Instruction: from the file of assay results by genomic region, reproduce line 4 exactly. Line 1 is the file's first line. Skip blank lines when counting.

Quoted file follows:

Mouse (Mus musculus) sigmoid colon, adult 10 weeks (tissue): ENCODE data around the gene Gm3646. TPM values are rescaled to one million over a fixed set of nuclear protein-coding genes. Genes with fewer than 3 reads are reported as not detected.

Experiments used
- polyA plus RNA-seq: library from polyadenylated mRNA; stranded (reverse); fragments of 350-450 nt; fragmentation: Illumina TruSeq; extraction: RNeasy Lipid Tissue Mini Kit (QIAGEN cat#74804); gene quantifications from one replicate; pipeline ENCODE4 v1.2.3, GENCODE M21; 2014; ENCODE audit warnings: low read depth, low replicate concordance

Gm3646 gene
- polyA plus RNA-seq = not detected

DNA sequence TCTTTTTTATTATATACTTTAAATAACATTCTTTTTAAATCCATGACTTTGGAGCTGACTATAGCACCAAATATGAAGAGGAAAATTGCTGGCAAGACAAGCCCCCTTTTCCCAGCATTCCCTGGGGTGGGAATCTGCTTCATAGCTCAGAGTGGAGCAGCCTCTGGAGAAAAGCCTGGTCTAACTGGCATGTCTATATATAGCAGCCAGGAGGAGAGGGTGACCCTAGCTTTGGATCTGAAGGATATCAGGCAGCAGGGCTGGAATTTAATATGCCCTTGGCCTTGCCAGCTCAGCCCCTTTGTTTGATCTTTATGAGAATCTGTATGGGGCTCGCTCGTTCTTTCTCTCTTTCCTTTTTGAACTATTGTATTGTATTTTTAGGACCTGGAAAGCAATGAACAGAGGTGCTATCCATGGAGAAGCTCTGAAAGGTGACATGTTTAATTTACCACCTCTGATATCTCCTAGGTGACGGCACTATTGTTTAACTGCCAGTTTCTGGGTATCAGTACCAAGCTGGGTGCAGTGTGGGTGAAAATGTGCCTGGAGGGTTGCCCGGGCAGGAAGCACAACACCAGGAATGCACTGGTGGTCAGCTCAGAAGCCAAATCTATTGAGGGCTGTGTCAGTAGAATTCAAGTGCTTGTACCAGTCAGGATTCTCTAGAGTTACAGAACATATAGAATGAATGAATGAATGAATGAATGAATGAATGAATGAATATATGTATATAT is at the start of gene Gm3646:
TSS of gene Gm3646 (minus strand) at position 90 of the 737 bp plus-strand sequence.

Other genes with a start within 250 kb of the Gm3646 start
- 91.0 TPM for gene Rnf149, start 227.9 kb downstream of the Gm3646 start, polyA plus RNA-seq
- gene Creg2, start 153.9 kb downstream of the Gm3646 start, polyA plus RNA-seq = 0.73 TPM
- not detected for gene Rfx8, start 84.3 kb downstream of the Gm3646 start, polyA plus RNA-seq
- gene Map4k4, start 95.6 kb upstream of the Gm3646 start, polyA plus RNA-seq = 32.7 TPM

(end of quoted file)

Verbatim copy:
Gm3646 gene